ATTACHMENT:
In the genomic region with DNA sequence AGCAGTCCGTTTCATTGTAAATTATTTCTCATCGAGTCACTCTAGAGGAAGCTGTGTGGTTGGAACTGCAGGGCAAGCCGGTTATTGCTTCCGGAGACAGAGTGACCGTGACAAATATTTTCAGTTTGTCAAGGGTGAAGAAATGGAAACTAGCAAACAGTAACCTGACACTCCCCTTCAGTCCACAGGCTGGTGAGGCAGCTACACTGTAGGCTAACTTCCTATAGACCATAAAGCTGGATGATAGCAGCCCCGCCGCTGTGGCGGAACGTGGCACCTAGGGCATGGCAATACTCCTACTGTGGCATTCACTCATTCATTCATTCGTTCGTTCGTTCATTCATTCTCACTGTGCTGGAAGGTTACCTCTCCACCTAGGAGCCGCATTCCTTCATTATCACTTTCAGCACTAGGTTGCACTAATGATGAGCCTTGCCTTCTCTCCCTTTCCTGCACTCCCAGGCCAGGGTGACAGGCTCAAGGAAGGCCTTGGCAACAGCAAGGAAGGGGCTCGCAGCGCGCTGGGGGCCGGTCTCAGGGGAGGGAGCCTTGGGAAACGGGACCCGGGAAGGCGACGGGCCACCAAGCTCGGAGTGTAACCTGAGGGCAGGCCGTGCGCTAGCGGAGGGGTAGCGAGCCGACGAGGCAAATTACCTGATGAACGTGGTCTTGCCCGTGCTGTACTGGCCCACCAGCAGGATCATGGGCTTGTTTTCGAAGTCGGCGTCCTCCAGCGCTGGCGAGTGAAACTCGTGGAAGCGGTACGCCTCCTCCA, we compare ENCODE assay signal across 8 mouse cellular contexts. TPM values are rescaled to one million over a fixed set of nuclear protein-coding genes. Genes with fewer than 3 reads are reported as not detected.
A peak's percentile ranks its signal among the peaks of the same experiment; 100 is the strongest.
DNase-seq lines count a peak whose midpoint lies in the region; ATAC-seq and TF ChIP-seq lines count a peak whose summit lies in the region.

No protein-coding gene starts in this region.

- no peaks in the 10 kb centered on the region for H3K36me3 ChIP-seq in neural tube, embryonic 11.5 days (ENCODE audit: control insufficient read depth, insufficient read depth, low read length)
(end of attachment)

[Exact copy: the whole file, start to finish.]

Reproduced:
In the genomic region with DNA sequence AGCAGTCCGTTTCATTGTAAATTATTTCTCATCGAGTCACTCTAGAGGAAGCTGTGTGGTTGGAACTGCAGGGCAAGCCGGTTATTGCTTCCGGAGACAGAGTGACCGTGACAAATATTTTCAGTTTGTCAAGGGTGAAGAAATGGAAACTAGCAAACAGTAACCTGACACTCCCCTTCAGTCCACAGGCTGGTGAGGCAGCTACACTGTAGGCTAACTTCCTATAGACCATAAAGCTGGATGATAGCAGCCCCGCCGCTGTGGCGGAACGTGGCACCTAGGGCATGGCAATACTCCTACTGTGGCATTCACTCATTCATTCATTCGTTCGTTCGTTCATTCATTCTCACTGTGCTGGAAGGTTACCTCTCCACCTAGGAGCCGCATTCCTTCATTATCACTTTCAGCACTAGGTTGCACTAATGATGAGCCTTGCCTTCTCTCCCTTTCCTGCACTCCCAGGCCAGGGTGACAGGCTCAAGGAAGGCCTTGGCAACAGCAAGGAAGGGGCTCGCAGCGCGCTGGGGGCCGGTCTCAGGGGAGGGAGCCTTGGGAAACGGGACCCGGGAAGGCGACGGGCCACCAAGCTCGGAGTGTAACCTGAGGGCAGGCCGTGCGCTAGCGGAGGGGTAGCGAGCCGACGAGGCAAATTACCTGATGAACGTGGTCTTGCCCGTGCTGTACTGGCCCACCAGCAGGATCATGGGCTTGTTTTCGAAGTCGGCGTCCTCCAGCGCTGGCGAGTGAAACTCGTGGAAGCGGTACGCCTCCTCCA, we compare ENCODE assay signal across 8 mouse cellular contexts. TPM values are rescaled to one million over a fixed set of nuclear protein-coding genes. Genes with fewer than 3 reads are reported as not detected.
A peak's percentile ranks its signal among the peaks of the same experiment; 100 is the strongest.
DNase-seq lines count a peak whose midpoint lies in the region; ATAC-seq and TF ChIP-seq lines count a peak whose summit lies in the region.

No protein-coding gene starts in this region.

- no peaks in the 10 kb centered on the region for H3K36me3 ChIP-seq in neural tube, embryonic 11.5 days (ENCODE audit: control insufficient read depth, insufficient read depth, low read length)